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Links between ruminants’ food preference and their welfare

  • J. J. Villalba (a1), F. D. Provenza (a1) and X. Manteca (a2)

Abstract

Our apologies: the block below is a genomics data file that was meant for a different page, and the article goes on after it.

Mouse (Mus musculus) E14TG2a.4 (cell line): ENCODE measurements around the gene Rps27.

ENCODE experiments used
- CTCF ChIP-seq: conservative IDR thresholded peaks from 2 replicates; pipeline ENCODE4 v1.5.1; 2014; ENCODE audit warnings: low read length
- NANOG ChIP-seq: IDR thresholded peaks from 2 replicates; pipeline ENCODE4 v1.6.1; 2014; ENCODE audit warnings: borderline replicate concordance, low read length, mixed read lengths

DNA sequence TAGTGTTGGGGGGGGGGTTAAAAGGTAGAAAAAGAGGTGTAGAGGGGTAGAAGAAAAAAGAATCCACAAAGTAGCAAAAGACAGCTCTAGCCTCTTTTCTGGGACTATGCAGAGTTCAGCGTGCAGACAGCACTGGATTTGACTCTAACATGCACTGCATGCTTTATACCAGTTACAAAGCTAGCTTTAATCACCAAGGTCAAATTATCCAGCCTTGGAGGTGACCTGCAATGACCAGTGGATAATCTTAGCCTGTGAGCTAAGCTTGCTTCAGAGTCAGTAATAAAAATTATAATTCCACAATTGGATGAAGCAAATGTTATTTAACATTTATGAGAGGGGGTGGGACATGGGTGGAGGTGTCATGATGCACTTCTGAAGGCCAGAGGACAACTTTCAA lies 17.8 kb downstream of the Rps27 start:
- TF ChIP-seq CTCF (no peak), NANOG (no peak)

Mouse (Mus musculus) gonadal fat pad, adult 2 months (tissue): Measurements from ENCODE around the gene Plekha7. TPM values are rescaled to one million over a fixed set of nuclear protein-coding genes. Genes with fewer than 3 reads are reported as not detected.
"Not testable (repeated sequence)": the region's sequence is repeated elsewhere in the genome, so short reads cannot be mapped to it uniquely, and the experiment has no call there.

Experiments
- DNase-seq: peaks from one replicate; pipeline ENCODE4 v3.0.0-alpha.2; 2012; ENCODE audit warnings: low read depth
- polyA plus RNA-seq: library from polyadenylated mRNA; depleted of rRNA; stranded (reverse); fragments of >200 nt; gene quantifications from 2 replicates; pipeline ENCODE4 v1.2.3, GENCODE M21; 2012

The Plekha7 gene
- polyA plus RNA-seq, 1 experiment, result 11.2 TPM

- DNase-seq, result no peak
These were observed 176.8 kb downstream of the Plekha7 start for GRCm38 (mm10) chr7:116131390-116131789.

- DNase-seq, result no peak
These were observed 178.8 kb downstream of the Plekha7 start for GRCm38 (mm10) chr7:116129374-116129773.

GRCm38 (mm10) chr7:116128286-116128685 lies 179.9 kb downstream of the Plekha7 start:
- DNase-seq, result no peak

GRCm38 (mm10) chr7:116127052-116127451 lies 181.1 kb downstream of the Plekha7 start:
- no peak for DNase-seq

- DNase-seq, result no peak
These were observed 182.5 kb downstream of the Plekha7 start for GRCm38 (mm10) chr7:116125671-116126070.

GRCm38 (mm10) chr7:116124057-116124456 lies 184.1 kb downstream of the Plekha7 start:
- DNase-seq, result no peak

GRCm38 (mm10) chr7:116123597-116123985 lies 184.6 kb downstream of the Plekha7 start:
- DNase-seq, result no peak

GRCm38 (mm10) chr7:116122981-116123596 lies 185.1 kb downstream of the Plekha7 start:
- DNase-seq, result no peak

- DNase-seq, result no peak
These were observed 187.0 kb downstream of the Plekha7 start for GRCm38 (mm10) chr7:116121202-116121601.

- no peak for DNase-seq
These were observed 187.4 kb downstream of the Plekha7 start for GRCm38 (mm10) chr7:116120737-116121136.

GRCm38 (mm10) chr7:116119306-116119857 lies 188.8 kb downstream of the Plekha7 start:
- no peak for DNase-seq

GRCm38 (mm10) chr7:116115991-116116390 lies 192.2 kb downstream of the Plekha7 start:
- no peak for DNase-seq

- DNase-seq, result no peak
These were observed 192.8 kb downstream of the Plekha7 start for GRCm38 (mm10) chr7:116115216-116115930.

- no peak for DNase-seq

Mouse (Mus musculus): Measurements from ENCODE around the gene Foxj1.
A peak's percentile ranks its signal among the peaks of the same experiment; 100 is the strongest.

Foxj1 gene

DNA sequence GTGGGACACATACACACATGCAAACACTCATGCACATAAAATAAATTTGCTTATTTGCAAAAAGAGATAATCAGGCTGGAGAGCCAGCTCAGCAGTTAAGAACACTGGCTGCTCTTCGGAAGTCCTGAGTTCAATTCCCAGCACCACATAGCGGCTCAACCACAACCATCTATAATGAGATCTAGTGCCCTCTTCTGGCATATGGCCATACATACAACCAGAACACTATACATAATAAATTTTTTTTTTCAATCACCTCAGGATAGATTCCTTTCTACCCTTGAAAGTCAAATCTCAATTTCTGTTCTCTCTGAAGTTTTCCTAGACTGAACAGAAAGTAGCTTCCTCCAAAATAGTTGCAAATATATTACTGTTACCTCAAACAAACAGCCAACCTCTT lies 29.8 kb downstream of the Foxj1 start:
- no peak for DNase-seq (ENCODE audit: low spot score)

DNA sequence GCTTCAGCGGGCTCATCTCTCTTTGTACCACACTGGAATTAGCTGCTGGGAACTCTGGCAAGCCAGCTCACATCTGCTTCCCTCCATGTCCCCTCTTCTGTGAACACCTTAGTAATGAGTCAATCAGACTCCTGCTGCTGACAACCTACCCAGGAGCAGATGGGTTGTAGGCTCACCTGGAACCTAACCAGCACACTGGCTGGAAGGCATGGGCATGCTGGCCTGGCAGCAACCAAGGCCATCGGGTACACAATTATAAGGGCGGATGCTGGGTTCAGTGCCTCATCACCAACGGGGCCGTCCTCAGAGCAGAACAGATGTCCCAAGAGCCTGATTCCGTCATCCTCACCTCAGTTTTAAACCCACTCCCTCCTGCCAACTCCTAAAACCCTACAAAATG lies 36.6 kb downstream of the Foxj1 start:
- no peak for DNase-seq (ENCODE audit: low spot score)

Nutrition is an important aspect of welfare, and in most recommendations for the welfare of animals adequate nutrition is a primary requirement. However, in intensive livestock production systems the decision for adequate nutrition is made based on traditional paradigms of feeding monotonous rations or plant monocultures, frequently with excesses or imbalances of nutrients relative to the individuals’ physiology, which can compromise welfare. Individual ruminants can better meet their needs for nutrients and regulate their intake of secondary compounds when offered a variety of foods than when constrained to a single food, even if the food is nutritionally balanced. The concept of food variety is central because monotonous flavors and feeds and excess nutrients all cause animals to satiate, which in turn causes animals to eat a variety of foods. When offered a variety of foods, satiety for single foods stimulates the selection of a diverse diet and thus food intake, but when restricted to a monotonous diet satiety is aversive and limits food intake. Moreover, if a monotonous diet is aversive to animals then this could be stressful, even if monotony implies consuming a balanced diet. A diverse diet may also increase resistance to disease in ruminants, by allowing consumption of small amounts of compounds with antimicrobial/antiparasitic effects and immunity-enhancing properties. Herbivores also experience the benefits of ingesting compounds with medicinal (i.e. antiparasitic) benefits and they learn to prefer foods containing such compounds as their preferences are associatively conditioned by the food’s homeostatic utility to the body. Such learned patterns of behavior begin in utero and feeding experiences early in life cause changes – neurological, morphological and physiological – in animals, which influence on their subsequent behavior and welfare. Such experiences with the environment enable animals to adapt to local diets and stressors and reduce the levels of fear. Finally, feeding behavior in farm animals could be an aid in the early detection and mitigation of pain or sickness, and as such become an important tool in the identification of welfare and health of animals before the appearance of clinical signs. Management strategies in ruminant production systems could benefit by allowing animals to manifest their feeding preferences, thereby acknowledging the animals’ role as active players in feeding systems, instead of regarding them as passive entities that just respond to prescriptions and formulations.

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